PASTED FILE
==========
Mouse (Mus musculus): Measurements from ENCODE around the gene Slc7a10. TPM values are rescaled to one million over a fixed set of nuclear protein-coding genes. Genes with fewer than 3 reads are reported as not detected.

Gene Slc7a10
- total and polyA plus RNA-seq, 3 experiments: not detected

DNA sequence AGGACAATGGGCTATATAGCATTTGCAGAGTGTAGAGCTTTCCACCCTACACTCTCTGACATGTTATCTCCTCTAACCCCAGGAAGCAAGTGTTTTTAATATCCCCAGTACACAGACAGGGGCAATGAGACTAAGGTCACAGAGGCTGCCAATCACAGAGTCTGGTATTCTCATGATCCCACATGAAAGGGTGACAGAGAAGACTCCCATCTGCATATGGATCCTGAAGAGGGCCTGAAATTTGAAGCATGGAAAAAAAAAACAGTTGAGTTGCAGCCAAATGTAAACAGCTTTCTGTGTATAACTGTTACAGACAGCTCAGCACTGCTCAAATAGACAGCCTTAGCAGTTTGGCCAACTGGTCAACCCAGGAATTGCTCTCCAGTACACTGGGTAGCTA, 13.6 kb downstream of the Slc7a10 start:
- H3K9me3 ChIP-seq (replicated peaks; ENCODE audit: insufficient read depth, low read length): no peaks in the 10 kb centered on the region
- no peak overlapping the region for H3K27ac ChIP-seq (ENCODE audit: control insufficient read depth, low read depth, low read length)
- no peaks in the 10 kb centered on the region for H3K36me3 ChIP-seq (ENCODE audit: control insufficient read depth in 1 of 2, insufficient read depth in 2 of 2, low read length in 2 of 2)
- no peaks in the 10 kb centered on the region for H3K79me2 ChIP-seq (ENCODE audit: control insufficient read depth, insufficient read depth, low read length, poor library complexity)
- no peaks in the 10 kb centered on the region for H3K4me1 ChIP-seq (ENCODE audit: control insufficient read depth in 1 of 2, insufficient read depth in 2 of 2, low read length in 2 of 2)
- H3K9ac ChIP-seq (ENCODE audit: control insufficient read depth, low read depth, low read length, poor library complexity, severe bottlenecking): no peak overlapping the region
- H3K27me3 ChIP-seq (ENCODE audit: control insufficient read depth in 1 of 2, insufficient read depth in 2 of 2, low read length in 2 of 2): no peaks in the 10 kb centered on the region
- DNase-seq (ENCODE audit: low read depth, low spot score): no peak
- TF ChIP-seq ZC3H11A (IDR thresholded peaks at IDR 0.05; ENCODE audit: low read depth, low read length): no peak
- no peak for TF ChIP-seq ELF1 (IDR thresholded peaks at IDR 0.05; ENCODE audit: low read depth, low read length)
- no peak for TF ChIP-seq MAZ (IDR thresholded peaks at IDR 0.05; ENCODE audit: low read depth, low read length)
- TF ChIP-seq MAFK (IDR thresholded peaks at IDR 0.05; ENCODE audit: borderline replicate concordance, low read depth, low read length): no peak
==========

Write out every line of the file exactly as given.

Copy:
Mouse (Mus musculus): Measurements from ENCODE around the gene Slc7a10. TPM values are rescaled to one million over a fixed set of nuclear protein-coding genes. Genes with fewer than 3 reads are reported as not detected.

Gene Slc7a10
- total and polyA plus RNA-seq, 3 experiments: not detected

DNA sequence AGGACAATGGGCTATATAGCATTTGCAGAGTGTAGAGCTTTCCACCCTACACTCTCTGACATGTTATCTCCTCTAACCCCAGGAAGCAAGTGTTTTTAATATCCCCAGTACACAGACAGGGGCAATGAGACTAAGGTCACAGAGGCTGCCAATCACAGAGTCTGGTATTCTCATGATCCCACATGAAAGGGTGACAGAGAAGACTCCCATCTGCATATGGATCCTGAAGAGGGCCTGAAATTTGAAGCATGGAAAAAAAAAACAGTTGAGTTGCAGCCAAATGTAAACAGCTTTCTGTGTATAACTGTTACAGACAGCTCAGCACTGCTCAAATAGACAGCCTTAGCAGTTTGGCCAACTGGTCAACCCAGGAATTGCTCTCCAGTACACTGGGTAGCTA, 13.6 kb downstream of the Slc7a10 start:
- H3K9me3 ChIP-seq (replicated peaks; ENCODE audit: insufficient read depth, low read length): no peaks in the 10 kb centered on the region
- no peak overlapping the region for H3K27ac ChIP-seq (ENCODE audit: control insufficient read depth, low read depth, low read length)
- no peaks in the 10 kb centered on the region for H3K36me3 ChIP-seq (ENCODE audit: control insufficient read depth in 1 of 2, insufficient read depth in 2 of 2, low read length in 2 of 2)
- no peaks in the 10 kb centered on the region for H3K79me2 ChIP-seq (ENCODE audit: control insufficient read depth, insufficient read depth, low read length, poor library complexity)
- no peaks in the 10 kb centered on the region for H3K4me1 ChIP-seq (ENCODE audit: control insufficient read depth in 1 of 2, insufficient read depth in 2 of 2, low read length in 2 of 2)
- H3K9ac ChIP-seq (ENCODE audit: control insufficient read depth, low read depth, low read length, poor library complexity, severe bottlenecking): no peak overlapping the region
- H3K27me3 ChIP-seq (ENCODE audit: control insufficient read depth in 1 of 2, insufficient read depth in 2 of 2, low read length in 2 of 2): no peaks in the 10 kb centered on the region
- DNase-seq (ENCODE audit: low read depth, low spot score): no peak
- TF ChIP-seq ZC3H11A (IDR thresholded peaks at IDR 0.05; ENCODE audit: low read depth, low read length): no peak
- no peak for TF ChIP-seq ELF1 (IDR thresholded peaks at IDR 0.05; ENCODE audit: low read depth, low read length)
- no peak for TF ChIP-seq MAZ (IDR thresholded peaks at IDR 0.05; ENCODE audit: low read depth, low read length)
- TF ChIP-seq MAFK (IDR thresholded peaks at IDR 0.05; ENCODE audit: borderline replicate concordance, low read depth, low read length): no peak